One of the largest complaints with the ladder system we currently use on FAF stems from the inflexibility of it. We need to essentially create some sort of compromise between making the barrier to entry into ladder small enough to encourage new players to play it, while also making it engaging enough for higher rated players/players with a lot of activity to continue playing.
Oftentimes this results in the constant struggle between the two major camps for changing the ladder: the people that want a smaller pool and those that want a larger pool. A smaller pool should make it easier for individuals to learn maps and less intimidating as it is easy to look up a replay of a map when it’s practically guaranteed to be played in a 5-7 map pool. It’s also easy to adjust to your mistakes in prior games as the period between games on that same map will be far shorter than it could potentially be in a 15-20 map pool.
However, the problem then arises: what if you dislike a specific map within the pool and now 15-20% of your games in a small pool are now likely to be on that map. Another problem is the sheer exhaustion of playing a map with the same sort of meta over and over again. While a common rebuttal to this attrition argument is the fact that a small pool will allow for a variety of interesting metas to form on a map and thus create more diversity in itself, that argument seems to fall flat outside of theorycrafting. Contrary to other RTS games, the diversity in macro elements on FAF stems almost entirely on the map layout and while the most interesting maps allow a variety of potential ways to play the map, these styles are still going to converge around similar elements of the game. If you dislike navy, even if you can do a com drop or air focused game on Roanoke Abyss, you will still be heavily interacting with navy and will be forced to either play with a gameplay element you dislike or you will be forced into a few rogue strategies on the map. This holds even more true on the lower levels of ladder in which rogue strategies are often not seen as they are more difficult to pull off than a more macro based win through elements such as map control or economy.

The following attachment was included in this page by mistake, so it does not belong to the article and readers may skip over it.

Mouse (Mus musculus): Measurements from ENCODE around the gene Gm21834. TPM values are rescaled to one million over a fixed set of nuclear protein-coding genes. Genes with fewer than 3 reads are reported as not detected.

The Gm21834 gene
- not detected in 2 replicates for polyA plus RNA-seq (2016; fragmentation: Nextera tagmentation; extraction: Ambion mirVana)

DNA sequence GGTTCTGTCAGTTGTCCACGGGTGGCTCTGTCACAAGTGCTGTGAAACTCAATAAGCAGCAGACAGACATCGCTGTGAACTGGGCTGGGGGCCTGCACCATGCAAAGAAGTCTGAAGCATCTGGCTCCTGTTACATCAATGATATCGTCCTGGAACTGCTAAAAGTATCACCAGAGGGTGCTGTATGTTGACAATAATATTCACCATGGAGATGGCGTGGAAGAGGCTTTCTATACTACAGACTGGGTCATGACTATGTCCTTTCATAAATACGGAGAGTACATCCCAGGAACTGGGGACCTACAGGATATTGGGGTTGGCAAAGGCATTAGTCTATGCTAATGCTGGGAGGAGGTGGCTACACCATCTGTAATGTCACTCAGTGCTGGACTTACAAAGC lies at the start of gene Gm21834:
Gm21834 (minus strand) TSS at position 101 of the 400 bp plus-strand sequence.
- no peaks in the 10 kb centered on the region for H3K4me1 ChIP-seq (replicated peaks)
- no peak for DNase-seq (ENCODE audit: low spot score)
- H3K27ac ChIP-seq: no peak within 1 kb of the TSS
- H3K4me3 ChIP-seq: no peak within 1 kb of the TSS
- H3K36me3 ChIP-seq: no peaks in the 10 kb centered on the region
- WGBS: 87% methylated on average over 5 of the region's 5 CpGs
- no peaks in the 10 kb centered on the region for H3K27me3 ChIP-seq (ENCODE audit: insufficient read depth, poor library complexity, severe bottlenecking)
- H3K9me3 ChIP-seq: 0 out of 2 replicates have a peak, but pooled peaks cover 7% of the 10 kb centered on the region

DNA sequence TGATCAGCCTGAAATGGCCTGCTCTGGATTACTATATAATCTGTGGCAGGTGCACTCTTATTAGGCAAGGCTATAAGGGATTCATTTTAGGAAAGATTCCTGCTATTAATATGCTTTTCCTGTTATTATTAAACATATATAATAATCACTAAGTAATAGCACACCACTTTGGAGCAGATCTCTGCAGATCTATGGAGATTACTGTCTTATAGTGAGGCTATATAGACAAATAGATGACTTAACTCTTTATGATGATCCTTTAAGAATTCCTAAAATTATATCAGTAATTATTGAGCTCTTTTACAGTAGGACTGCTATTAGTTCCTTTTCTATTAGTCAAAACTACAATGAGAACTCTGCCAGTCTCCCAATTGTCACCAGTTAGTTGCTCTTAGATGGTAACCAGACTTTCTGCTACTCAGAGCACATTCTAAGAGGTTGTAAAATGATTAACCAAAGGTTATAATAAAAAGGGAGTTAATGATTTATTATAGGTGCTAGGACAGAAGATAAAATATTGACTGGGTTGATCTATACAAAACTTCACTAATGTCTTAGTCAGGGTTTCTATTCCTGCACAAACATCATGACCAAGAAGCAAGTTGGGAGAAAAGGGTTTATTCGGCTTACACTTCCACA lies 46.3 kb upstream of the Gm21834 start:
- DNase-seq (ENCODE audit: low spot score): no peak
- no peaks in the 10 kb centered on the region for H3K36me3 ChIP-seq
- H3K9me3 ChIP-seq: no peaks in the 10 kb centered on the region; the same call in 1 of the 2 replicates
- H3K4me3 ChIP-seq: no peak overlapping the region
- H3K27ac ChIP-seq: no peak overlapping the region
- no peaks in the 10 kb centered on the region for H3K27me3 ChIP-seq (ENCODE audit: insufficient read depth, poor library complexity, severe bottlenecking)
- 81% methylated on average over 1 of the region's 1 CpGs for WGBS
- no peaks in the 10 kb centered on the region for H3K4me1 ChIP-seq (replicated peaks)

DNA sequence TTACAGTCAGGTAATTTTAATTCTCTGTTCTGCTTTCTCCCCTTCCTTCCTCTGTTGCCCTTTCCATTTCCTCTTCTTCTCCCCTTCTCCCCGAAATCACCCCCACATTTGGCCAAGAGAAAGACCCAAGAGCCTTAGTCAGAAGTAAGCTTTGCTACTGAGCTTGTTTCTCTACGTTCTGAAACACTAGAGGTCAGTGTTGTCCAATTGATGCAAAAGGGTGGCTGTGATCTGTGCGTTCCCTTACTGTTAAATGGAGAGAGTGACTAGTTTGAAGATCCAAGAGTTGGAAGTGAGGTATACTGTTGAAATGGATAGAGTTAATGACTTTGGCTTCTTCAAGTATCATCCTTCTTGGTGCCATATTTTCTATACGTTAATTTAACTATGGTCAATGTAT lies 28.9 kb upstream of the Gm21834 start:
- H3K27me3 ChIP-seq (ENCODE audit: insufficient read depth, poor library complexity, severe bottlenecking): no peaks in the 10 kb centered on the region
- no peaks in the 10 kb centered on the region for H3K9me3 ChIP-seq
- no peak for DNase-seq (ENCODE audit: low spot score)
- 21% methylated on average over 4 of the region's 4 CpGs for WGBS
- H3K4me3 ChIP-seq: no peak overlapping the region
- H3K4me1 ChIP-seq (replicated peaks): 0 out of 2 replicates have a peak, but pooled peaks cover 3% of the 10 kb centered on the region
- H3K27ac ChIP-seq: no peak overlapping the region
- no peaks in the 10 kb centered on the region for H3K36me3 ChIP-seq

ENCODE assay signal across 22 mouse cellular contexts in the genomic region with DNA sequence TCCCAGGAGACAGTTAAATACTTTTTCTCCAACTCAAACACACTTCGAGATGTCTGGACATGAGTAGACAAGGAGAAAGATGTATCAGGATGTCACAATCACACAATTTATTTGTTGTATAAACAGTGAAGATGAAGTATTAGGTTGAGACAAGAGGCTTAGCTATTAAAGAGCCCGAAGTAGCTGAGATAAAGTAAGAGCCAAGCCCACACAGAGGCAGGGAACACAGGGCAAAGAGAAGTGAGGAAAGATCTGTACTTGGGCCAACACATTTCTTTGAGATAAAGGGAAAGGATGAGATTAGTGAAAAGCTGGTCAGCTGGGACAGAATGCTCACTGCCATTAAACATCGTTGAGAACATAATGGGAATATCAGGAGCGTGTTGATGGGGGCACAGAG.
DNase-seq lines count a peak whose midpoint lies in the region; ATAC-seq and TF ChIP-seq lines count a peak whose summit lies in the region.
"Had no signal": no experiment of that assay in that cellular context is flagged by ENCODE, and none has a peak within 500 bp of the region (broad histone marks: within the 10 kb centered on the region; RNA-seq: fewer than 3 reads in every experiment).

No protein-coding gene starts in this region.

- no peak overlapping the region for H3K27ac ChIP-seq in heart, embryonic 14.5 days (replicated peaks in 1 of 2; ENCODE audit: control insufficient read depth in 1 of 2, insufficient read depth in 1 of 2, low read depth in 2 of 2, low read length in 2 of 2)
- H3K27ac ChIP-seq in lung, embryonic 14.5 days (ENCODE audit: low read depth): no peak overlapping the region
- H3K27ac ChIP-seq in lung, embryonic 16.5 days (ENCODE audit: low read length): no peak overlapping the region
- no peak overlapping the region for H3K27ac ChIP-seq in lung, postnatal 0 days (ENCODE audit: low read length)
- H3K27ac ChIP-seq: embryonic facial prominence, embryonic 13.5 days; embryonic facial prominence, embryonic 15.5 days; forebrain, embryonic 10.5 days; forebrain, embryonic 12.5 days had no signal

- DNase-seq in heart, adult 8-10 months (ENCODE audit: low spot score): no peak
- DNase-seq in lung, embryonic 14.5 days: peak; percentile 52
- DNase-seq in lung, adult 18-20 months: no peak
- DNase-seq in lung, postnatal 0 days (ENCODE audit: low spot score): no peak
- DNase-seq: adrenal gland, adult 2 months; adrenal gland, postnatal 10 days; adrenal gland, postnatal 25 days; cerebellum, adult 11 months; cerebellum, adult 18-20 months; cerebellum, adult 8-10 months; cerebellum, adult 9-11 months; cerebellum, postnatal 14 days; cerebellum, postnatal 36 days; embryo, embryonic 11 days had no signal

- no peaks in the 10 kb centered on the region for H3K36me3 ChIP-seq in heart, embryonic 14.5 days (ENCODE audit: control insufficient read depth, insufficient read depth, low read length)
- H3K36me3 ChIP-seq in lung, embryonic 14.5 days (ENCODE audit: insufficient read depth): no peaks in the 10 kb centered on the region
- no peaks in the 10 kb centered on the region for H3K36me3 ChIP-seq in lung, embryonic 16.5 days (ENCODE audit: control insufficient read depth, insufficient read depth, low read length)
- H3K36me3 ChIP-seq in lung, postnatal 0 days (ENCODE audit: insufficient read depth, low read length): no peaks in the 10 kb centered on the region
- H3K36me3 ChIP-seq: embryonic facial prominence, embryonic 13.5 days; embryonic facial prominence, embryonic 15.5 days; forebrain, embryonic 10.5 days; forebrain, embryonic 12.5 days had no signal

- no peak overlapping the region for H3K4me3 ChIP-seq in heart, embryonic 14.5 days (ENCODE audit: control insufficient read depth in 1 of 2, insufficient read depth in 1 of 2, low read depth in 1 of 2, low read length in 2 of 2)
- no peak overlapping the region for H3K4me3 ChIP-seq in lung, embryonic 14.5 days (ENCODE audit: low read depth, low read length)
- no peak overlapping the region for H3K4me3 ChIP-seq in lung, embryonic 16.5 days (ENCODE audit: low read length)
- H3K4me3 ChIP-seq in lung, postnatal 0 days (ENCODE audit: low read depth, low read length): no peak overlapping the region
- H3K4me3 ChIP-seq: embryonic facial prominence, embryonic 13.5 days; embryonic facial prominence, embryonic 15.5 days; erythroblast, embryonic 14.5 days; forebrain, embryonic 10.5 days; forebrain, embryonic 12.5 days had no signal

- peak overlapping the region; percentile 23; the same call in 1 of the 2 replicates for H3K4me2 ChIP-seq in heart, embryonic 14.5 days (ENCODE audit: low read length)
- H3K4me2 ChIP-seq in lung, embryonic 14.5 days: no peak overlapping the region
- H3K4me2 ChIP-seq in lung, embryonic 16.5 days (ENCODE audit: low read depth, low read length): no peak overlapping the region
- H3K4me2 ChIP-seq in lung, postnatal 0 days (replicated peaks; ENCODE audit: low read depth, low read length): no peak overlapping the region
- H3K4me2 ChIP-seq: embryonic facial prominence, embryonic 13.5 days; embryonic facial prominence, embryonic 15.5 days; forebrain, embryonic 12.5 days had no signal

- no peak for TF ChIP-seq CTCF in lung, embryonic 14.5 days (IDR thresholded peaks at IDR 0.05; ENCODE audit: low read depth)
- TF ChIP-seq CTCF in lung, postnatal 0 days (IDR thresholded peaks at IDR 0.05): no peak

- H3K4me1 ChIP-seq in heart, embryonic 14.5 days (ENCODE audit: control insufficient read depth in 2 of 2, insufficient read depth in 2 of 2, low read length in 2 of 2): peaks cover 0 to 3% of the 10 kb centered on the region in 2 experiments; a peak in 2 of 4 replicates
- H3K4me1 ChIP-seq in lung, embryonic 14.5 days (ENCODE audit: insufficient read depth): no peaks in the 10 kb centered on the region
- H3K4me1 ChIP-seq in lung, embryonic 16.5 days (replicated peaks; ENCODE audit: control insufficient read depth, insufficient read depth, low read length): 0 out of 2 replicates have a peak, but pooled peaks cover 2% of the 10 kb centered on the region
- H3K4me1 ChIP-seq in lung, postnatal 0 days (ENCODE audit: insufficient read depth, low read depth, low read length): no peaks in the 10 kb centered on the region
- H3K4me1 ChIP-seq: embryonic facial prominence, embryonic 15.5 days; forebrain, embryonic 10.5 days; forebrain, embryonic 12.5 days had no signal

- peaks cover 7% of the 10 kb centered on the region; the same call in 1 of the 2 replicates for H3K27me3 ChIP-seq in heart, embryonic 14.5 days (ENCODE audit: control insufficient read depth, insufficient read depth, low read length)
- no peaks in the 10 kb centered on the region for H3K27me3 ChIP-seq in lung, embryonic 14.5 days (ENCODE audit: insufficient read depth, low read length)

Now, these last two paragraphs were JUST about the size of the pool and I didn’t even address all the potential arguments about it. There are also similar arguments around the length of each pool as well as the map distribution within a pool that are just as long if not even longer. I hope that gives you an insight into the impossibility of solving the problem.
These issues are what caused the FAF team to instead accept the giant variety in opinions on the ladder and build a system around it rather than attempt to make a ladder system that attempts to minimally satisfy as many people as possible. We are planning on creating ladder pools that differ based on the rating ranges of players on the ladder. What those rating ranges will be? We don’t know! That’s the point of the survey.
I want to see the map preferences for players in a wide variety of rating brackets and create a system that creates pools that appeals to as many people as possible within each subgroup. If the people 1500+ all desire a ladder pool of the exact same characteristics, then that group could be a pool subgroup. If it turns out 1800+ prefer a pool different from other groups, then that would be a subgroup in itself. The point is, I need as many data points as possible to make the right choice, and I can only do that if as many people as possible on FAF help me help them.
Thanks for reading!
The FAF Team